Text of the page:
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We’d gone to the Basilica to see the hand of King St. Stephen, having drunk too much beer to catch it on it’s jaunt around town the previous week. And here it is – THE HAND OF THE KING, been around since 1038. That’s a set of knuckles you are looking at there.

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NEXT TIME…

I’ll tell you more about Budapest, from the Vasarely Museum to the Roman ruins at Aquincum. Thanks for reading. Ciao. xxxx

 

 

The Five-Petaled Rose

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We were all set to move on to our first Helpx placement (assisting Barry in setting up his Music and Art Centre), when Barry bailed. Why? Because our van is too big. Had we told him about the size of Georgie? Only a gazillion times. Numerous emails had contained sentences like:-

‘Our motorhome is ten metres long. That’s ten whole metres. Read it again to make sure you’ve got this – ten metres.’

‘Yes, I understand and it’s no problem.’

‘That means we need room to turn, and no low bridges, or 3.5 ton limits. And did we mention it’s ten metres long?’

‘Yes, absolutely fine. No problem.’

And so the day before we are due to set off, Barry says:-

‘Your van is too big. Sorry. Gotta cancel.’ Flake.

So we stayed another few days in Chvalsiny, while we decided how to fill our time before our next placement at the beginning of July.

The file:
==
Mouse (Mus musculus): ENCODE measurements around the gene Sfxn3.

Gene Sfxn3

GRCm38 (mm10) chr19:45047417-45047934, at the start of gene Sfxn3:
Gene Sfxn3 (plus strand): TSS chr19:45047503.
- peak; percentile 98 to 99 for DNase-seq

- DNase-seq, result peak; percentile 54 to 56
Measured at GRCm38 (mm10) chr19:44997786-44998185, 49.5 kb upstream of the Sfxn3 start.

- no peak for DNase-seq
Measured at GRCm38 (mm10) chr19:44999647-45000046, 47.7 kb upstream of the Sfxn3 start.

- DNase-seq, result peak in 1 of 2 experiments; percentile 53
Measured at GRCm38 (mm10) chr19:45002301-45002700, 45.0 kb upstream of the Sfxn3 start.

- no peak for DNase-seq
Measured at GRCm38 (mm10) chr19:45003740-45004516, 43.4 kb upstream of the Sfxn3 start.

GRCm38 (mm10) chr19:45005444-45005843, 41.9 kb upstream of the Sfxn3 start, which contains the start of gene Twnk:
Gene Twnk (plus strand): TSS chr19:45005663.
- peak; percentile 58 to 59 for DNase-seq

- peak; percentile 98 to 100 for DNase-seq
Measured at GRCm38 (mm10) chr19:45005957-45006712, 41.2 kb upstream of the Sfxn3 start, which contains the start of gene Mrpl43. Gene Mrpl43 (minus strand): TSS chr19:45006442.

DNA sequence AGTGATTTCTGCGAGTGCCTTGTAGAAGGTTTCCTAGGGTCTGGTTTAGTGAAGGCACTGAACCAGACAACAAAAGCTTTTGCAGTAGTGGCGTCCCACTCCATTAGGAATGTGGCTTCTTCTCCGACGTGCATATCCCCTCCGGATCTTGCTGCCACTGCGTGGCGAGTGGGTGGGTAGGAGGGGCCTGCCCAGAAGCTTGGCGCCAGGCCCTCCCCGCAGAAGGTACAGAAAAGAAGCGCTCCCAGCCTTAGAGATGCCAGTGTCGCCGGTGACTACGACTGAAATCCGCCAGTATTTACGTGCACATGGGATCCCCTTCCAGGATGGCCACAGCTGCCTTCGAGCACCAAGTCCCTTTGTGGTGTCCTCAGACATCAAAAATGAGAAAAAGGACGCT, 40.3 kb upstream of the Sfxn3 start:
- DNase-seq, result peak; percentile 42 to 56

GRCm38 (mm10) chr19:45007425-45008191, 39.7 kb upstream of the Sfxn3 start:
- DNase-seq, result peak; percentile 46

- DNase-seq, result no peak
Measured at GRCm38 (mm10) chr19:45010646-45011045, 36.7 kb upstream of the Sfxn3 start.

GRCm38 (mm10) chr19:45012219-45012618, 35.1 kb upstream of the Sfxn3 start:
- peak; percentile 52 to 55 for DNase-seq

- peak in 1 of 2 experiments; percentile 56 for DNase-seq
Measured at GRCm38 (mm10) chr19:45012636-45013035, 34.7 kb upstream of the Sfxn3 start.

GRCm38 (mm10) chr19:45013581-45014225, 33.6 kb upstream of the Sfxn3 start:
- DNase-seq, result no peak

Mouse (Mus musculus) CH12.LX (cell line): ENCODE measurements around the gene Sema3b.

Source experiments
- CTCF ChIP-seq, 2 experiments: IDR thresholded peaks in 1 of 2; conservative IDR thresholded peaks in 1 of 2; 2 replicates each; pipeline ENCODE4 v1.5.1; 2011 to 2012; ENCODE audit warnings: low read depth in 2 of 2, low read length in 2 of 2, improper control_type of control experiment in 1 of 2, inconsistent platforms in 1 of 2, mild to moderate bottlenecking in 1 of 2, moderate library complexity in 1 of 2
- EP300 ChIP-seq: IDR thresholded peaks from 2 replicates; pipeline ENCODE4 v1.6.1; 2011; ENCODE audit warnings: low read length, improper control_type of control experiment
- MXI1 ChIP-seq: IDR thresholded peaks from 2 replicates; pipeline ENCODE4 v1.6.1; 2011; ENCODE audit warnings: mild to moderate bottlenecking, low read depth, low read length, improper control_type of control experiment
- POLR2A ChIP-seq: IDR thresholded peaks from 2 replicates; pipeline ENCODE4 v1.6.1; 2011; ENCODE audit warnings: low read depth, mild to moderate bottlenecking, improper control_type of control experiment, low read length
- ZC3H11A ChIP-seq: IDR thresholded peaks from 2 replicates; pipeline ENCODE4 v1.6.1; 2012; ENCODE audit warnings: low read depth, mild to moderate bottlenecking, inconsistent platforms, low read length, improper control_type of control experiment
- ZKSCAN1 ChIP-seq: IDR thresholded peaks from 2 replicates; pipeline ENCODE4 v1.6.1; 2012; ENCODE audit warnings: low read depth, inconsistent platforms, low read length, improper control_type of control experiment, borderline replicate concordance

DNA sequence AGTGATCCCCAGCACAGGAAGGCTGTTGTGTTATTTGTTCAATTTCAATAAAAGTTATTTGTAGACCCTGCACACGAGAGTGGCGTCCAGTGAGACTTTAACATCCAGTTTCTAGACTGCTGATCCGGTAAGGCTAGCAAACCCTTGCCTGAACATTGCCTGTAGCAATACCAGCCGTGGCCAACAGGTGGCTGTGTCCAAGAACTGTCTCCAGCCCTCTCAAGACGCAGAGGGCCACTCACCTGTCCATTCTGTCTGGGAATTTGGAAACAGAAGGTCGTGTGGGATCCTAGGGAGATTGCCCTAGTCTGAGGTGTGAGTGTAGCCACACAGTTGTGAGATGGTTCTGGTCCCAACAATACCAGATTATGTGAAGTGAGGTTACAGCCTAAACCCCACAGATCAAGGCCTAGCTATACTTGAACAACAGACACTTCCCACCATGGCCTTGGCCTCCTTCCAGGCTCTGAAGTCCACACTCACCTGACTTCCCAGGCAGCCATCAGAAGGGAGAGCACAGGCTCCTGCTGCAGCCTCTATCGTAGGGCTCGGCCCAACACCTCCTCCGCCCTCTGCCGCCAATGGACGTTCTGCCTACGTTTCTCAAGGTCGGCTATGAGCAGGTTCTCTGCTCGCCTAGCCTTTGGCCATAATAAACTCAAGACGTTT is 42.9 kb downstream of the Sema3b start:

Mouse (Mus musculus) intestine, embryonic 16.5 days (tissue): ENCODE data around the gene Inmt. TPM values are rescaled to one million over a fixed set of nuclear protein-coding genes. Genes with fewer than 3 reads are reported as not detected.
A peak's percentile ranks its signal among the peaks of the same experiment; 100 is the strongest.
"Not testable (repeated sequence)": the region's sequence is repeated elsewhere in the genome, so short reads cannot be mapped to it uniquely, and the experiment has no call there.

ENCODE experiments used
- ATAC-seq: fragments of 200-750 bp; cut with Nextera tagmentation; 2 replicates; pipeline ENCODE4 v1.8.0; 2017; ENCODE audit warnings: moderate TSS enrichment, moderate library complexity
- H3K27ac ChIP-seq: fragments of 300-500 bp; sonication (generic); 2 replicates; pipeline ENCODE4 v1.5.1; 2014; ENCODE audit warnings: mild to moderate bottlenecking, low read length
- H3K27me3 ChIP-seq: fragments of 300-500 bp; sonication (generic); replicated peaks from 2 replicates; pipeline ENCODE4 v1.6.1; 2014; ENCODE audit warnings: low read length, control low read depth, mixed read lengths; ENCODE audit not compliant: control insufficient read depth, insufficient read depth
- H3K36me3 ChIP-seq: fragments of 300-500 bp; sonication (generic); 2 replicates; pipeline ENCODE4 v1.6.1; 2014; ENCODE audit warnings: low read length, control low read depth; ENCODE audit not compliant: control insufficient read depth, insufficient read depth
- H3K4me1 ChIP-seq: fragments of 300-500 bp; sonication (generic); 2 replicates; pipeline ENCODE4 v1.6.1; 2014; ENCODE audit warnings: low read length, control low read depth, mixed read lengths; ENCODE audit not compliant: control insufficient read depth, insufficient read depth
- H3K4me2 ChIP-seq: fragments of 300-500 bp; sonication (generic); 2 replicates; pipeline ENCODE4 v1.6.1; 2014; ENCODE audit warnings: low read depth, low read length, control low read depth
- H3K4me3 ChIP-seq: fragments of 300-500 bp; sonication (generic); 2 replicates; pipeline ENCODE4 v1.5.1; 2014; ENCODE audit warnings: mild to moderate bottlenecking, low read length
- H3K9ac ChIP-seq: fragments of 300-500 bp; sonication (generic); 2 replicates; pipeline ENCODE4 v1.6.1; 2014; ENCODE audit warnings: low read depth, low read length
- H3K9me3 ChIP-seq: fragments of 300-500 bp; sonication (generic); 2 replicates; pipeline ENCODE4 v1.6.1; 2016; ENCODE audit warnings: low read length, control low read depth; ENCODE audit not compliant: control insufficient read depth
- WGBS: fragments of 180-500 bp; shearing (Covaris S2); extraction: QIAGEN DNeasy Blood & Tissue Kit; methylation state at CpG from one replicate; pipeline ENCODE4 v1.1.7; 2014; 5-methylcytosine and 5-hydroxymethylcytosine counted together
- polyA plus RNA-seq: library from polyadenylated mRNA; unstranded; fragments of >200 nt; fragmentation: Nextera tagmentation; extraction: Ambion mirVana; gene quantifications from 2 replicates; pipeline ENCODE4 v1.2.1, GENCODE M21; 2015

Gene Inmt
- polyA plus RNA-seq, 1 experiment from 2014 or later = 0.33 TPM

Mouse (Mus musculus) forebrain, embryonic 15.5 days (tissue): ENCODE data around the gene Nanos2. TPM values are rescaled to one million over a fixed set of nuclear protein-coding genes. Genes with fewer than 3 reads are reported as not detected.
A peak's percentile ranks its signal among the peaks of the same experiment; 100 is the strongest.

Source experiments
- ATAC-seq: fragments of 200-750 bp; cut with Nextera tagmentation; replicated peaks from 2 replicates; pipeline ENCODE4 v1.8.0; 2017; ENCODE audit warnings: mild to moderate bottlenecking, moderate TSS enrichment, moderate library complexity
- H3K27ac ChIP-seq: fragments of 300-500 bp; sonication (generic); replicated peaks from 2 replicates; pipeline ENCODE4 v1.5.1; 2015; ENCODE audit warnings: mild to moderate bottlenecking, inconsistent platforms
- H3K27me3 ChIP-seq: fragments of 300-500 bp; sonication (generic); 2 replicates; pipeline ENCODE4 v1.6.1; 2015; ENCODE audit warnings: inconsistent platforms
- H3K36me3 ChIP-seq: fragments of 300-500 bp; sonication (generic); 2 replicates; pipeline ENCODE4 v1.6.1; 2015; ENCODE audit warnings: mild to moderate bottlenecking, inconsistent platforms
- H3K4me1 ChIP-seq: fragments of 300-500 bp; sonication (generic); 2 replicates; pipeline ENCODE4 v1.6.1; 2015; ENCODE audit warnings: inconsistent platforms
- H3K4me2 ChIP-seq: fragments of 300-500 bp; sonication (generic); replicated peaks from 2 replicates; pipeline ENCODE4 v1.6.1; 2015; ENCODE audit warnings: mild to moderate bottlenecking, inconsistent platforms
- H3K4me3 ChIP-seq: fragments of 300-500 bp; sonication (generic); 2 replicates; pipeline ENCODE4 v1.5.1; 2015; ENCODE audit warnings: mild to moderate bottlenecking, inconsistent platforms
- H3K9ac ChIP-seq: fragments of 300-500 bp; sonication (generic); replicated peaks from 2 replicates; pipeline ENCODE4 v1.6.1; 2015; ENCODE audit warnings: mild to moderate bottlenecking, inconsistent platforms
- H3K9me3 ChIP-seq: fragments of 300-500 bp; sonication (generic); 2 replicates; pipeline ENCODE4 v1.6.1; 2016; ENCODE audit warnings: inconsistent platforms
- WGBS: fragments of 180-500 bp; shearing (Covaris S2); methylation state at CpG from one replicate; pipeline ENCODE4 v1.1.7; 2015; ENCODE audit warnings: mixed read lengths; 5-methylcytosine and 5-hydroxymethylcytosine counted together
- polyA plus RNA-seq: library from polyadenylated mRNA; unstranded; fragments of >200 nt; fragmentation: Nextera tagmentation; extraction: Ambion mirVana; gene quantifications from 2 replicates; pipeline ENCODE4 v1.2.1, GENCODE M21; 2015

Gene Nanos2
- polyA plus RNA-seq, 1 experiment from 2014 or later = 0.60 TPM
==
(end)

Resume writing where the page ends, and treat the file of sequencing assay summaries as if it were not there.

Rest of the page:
MEDIEVAL CESKY

And how fortuitous was that, because we caught the opening night of the Five-Petaled Rose Celebrations in Cesky Krumlov! This takes place every year and is a three day festival in honour of the Rosenbergs, the five-petaled rose being their insignia. Lots of medieval costumes, and parades, and jousting, and hog-roasts, and people selling huge amounts of weaponry, and mad gothic music. And belly dancing, no idea why, but who cares.

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The Rosenbergs arrive

 

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The tiny town was full of seriously over-excited Chinese tourists having their photo taken with Czechs in frocks.

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The town square held the main stage and, when we arrived, a series of dances were being performed by the ladies of the local Exotic and Oriental Dance School. So, lots of belly dancing, and lots of other dances that used props like beautiful fringed shawls or swords balanced upon heads, but as far as I could see were basically variations of belly dancing.

Then a procession led by the Rosenbergs arrived to much fanfare and cheering. All the nobles were presented to the knobs, as kids squirmed in linen shirts and velvet dresses, and dogs tried hard to look regal whilst sniffing each other’s bottoms.